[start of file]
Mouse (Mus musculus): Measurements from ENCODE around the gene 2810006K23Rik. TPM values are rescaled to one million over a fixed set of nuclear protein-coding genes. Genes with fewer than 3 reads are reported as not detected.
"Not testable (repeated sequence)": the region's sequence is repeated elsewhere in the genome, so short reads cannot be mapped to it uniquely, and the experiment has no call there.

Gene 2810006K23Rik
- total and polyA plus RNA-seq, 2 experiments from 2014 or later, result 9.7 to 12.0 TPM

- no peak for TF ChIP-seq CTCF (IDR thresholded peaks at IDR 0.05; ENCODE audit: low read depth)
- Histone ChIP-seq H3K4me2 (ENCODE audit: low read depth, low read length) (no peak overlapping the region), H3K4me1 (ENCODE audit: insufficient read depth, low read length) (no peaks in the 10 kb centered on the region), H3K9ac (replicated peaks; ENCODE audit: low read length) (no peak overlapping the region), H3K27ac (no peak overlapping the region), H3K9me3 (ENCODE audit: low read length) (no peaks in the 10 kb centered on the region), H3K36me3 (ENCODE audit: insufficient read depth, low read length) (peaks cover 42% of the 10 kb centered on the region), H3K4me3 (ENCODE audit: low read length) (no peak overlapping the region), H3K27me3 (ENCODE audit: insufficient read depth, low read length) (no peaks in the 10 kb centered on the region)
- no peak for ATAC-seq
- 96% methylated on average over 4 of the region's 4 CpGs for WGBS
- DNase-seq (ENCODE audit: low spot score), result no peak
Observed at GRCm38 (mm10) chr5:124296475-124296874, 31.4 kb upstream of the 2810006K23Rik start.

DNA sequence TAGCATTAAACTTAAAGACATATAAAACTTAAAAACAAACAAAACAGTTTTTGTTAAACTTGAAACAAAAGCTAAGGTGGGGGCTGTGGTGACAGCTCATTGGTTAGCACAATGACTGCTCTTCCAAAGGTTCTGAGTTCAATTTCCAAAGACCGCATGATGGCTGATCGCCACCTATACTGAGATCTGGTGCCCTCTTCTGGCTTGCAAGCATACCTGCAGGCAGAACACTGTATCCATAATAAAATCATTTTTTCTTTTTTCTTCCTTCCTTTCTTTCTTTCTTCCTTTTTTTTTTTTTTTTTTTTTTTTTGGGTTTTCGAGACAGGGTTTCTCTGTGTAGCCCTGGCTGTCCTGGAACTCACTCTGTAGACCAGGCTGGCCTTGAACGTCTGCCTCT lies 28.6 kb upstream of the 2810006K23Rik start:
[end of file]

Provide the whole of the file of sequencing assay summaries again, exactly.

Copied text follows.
Mouse (Mus musculus): Measurements from ENCODE around the gene 2810006K23Rik. TPM values are rescaled to one million over a fixed set of nuclear protein-coding genes. Genes with fewer than 3 reads are reported as not detected.
"Not testable (repeated sequence)": the region's sequence is repeated elsewhere in the genome, so short reads cannot be mapped to it uniquely, and the experiment has no call there.

Gene 2810006K23Rik
- total and polyA plus RNA-seq, 2 experiments from 2014 or later, result 9.7 to 12.0 TPM

- no peak for TF ChIP-seq CTCF (IDR thresholded peaks at IDR 0.05; ENCODE audit: low read depth)
- Histone ChIP-seq H3K4me2 (ENCODE audit: low read depth, low read length) (no peak overlapping the region), H3K4me1 (ENCODE audit: insufficient read depth, low read length) (no peaks in the 10 kb centered on the region), H3K9ac (replicated peaks; ENCODE audit: low read length) (no peak overlapping the region), H3K27ac (no peak overlapping the region), H3K9me3 (ENCODE audit: low read length) (no peaks in the 10 kb centered on the region), H3K36me3 (ENCODE audit: insufficient read depth, low read length) (peaks cover 42% of the 10 kb centered on the region), H3K4me3 (ENCODE audit: low read length) (no peak overlapping the region), H3K27me3 (ENCODE audit: insufficient read depth, low read length) (no peaks in the 10 kb centered on the region)
- no peak for ATAC-seq
- 96% methylated on average over 4 of the region's 4 CpGs for WGBS
- DNase-seq (ENCODE audit: low spot score), result no peak
Observed at GRCm38 (mm10) chr5:124296475-124296874, 31.4 kb upstream of the 2810006K23Rik start.

DNA sequence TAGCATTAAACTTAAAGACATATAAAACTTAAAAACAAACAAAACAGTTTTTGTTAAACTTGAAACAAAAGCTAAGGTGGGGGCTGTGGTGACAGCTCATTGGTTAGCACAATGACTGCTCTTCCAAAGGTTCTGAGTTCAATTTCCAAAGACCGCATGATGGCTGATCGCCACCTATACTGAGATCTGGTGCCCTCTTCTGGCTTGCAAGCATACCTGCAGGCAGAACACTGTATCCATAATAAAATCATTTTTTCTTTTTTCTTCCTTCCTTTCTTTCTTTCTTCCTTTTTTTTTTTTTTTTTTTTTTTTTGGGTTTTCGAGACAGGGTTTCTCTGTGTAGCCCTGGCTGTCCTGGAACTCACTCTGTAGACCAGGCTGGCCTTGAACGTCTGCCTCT lies 28.6 kb upstream of the 2810006K23Rik start: